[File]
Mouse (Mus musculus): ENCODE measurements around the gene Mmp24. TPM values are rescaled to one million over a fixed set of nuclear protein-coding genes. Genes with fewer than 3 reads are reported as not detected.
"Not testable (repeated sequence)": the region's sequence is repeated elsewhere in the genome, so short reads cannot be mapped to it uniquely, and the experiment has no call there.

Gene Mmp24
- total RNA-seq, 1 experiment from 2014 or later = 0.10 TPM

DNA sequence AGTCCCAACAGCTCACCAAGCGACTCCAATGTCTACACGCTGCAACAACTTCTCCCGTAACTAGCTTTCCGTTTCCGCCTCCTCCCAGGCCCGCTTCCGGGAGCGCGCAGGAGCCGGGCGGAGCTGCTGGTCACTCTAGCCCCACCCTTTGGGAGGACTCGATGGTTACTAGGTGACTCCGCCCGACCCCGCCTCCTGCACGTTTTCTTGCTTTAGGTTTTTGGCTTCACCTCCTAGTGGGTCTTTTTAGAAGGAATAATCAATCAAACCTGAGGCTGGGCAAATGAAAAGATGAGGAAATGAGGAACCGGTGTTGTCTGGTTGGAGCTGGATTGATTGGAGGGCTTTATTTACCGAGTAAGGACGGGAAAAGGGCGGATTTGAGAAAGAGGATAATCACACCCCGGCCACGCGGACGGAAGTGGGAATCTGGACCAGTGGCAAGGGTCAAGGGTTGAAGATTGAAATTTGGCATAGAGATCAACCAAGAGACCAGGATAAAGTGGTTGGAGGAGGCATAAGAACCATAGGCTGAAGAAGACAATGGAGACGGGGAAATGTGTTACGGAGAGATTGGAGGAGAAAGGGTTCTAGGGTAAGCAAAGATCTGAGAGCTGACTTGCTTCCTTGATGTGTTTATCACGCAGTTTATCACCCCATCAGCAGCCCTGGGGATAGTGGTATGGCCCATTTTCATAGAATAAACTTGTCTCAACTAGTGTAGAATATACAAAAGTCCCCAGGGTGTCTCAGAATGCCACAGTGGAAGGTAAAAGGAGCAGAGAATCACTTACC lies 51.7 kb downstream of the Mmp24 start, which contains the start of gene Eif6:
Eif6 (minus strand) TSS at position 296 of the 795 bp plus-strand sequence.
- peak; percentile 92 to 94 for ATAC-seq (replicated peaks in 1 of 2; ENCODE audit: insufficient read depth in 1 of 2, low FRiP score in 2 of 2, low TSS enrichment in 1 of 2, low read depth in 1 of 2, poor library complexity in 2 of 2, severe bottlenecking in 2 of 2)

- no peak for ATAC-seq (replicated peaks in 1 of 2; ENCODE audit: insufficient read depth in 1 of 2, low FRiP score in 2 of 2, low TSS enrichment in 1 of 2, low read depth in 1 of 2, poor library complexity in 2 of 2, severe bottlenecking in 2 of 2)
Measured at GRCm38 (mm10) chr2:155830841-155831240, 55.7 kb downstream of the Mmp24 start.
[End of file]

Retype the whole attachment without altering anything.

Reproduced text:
Mouse (Mus musculus): ENCODE measurements around the gene Mmp24. TPM values are rescaled to one million over a fixed set of nuclear protein-coding genes. Genes with fewer than 3 reads are reported as not detected.
"Not testable (repeated sequence)": the region's sequence is repeated elsewhere in the genome, so short reads cannot be mapped to it uniquely, and the experiment has no call there.

Gene Mmp24
- total RNA-seq, 1 experiment from 2014 or later = 0.10 TPM

DNA sequence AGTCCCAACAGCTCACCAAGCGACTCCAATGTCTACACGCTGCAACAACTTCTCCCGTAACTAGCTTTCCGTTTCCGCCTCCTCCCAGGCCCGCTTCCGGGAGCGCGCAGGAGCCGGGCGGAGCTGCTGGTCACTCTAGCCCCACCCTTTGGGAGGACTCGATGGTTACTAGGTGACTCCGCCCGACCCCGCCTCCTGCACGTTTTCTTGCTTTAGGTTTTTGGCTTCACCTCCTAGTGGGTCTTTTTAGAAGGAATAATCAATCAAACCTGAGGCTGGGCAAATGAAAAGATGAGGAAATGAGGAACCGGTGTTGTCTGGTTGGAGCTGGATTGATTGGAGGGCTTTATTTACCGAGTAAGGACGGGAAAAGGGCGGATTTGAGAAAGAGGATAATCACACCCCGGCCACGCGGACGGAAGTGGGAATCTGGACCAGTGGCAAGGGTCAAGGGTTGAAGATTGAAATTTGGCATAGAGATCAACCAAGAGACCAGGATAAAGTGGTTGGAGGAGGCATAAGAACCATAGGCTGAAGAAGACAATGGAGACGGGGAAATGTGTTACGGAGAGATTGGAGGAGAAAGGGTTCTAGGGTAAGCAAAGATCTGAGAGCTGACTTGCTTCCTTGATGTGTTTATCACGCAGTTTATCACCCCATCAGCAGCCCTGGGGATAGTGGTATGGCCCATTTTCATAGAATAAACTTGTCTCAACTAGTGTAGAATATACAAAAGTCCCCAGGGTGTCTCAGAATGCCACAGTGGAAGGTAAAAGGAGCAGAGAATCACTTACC lies 51.7 kb downstream of the Mmp24 start, which contains the start of gene Eif6:
Eif6 (minus strand) TSS at position 296 of the 795 bp plus-strand sequence.
- peak; percentile 92 to 94 for ATAC-seq (replicated peaks in 1 of 2; ENCODE audit: insufficient read depth in 1 of 2, low FRiP score in 2 of 2, low TSS enrichment in 1 of 2, low read depth in 1 of 2, poor library complexity in 2 of 2, severe bottlenecking in 2 of 2)

- no peak for ATAC-seq (replicated peaks in 1 of 2; ENCODE audit: insufficient read depth in 1 of 2, low FRiP score in 2 of 2, low TSS enrichment in 1 of 2, low read depth in 1 of 2, poor library complexity in 2 of 2, severe bottlenecking in 2 of 2)
Measured at GRCm38 (mm10) chr2:155830841-155831240, 55.7 kb downstream of the Mmp24 start.